Backups: What You’d Rather Not Know

Some time ago, Elizabeth Zwicky wrote an article for LISA V (1991) titled Torture-testing Backup and Archive Programs (PDF) – and followed it up in LISA 2003 with Further Torture: More Testing of Backup and Archive Programs. The articles describe the tests of backup clients and archive programs extensively, and finds that all come short in some way or another – though the programs improved significantly over time.

These articles are real eye-opener; they show why a restore test is a critical part of any backup solution. Without testing a restore, there is no guarantee that an actual restore will be successful.

There are lots of stories about otherwise brilliant backup solutions that failed when a restore was necessary. My favorite was of a fellow who took the magnetic tape backups home as an offsite measure – except that he kept a massive magnet in the passenger seat of his car. The offsite backups were great – except he erased them (unknowingly) every time he took them home… Guess what happened when the offsite backups were needed during a critical restore?

To create a successful backup strategy, you must first choose how to make the backups:

  • Gauge how critical the resource is. Do the backups need to be restored in minutes? Or is a restore in hours suitable?
  • What kinds of backups will be taken? Full backups nightly? Incremental?
  • Gauge the time and space available to take backups. Will the backup put a strain on the network? Is there enough space?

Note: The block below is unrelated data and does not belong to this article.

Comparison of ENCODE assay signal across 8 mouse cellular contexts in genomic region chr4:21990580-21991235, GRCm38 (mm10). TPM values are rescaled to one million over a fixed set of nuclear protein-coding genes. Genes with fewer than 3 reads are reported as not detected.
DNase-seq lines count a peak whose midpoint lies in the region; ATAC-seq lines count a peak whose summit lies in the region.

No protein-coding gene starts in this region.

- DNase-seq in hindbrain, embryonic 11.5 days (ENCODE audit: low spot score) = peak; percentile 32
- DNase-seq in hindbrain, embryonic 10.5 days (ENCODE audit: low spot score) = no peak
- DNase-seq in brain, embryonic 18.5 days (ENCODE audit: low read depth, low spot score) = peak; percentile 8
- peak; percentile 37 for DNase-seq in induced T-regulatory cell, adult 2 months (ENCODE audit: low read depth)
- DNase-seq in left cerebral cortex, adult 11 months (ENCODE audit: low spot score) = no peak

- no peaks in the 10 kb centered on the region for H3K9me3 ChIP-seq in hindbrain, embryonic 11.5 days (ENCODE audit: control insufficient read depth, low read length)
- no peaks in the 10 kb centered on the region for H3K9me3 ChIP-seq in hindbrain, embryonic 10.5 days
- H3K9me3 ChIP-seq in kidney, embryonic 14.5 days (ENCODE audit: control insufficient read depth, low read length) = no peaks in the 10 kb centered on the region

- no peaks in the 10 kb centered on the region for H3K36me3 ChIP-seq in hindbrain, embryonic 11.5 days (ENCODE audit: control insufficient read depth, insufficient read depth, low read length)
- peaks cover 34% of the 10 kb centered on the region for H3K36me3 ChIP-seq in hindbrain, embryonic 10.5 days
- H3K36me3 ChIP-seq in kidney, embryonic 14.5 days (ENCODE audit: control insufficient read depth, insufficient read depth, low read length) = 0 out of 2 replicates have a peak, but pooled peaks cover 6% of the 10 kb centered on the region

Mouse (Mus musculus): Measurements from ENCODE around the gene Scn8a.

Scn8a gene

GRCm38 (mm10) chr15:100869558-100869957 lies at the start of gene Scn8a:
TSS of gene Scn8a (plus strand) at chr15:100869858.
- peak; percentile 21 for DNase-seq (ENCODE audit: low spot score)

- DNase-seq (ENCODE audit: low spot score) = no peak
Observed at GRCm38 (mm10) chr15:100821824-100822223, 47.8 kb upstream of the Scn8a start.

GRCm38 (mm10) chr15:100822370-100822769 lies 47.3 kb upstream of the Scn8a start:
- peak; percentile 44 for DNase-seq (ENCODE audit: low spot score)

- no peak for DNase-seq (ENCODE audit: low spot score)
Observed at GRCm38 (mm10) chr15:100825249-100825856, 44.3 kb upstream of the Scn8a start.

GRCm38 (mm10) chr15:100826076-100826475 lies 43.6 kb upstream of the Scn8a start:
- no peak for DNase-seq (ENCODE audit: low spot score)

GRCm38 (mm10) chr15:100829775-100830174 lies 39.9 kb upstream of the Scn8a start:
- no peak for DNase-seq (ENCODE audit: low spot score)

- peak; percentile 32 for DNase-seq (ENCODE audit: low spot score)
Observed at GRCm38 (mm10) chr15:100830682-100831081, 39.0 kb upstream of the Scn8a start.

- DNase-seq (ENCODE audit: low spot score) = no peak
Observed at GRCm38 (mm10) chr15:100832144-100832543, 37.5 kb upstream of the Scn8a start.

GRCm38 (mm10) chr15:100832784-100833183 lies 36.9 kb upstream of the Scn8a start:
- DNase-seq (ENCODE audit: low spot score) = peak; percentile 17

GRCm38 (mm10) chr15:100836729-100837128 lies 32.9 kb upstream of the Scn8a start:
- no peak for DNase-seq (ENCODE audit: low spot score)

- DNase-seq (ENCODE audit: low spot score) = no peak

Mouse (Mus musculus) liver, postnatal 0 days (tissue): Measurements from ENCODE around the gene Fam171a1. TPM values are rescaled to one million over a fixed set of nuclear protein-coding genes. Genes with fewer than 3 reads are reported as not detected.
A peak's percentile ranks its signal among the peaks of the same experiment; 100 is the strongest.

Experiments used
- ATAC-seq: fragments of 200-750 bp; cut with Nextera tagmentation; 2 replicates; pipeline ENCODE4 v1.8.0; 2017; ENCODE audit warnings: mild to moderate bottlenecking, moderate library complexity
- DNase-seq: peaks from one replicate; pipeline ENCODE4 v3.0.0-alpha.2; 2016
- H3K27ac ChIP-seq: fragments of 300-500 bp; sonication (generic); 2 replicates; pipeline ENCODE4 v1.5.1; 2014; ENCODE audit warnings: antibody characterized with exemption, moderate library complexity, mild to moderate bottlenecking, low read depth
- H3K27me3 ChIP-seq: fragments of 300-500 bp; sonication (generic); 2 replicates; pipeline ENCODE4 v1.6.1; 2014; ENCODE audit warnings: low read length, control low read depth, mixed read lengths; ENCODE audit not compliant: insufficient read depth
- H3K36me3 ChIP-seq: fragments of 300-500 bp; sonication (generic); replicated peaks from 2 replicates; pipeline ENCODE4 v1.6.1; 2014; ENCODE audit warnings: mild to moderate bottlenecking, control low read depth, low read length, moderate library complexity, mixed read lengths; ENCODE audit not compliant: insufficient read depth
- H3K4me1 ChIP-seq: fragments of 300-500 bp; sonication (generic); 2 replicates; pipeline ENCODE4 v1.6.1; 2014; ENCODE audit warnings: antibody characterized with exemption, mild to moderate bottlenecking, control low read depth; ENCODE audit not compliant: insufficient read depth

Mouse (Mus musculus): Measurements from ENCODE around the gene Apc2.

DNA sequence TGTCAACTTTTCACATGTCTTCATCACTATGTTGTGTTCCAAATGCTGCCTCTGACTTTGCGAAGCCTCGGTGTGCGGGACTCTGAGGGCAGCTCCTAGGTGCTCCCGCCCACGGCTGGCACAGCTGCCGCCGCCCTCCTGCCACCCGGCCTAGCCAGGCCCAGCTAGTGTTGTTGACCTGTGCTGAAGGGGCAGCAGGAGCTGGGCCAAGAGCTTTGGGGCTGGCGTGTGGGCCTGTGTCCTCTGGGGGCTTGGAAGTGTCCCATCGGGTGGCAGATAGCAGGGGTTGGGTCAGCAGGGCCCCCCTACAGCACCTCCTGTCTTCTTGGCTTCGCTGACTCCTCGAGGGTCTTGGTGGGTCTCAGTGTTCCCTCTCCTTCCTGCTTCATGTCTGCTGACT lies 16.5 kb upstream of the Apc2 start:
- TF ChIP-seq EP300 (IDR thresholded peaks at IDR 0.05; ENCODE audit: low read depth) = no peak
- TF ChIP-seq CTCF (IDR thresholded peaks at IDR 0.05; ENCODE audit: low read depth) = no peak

• Choose a program or programs to fulfill your needs and install.

After the infrastructure is in place, a successful backup strategy must:

  • Perform a test backup, and measure the time and space taken.
  • Perform a test restore (of a portion of the backup). How easy is it? Is it easy to use under pressure? Was it an accurate restore?
  • Do a bare metal restore. How long did it take? Is it accurate?
  • Perform a restore test from time to time to make sure that backups are good: once is not enough.

Only through diligent testing of both backup and restore can you be sure that everything is working properly, and your data safe.

Personal Backups: A Lesson in Computing Safety

Over at the Daring Fireball blog, John Gruber has a nice article about how his extensive backup saved him recently from losing data on a hard drive that died. I know the utilities he speaks of (SuperDuper and DiskWarrior) and can vouch for their usefulness on Macintoshes (although I prefer to use psync instead of SuperDuper).

It was Merlin Mann over at 43Folders who noticed the article and then wrote his own take on John’s article.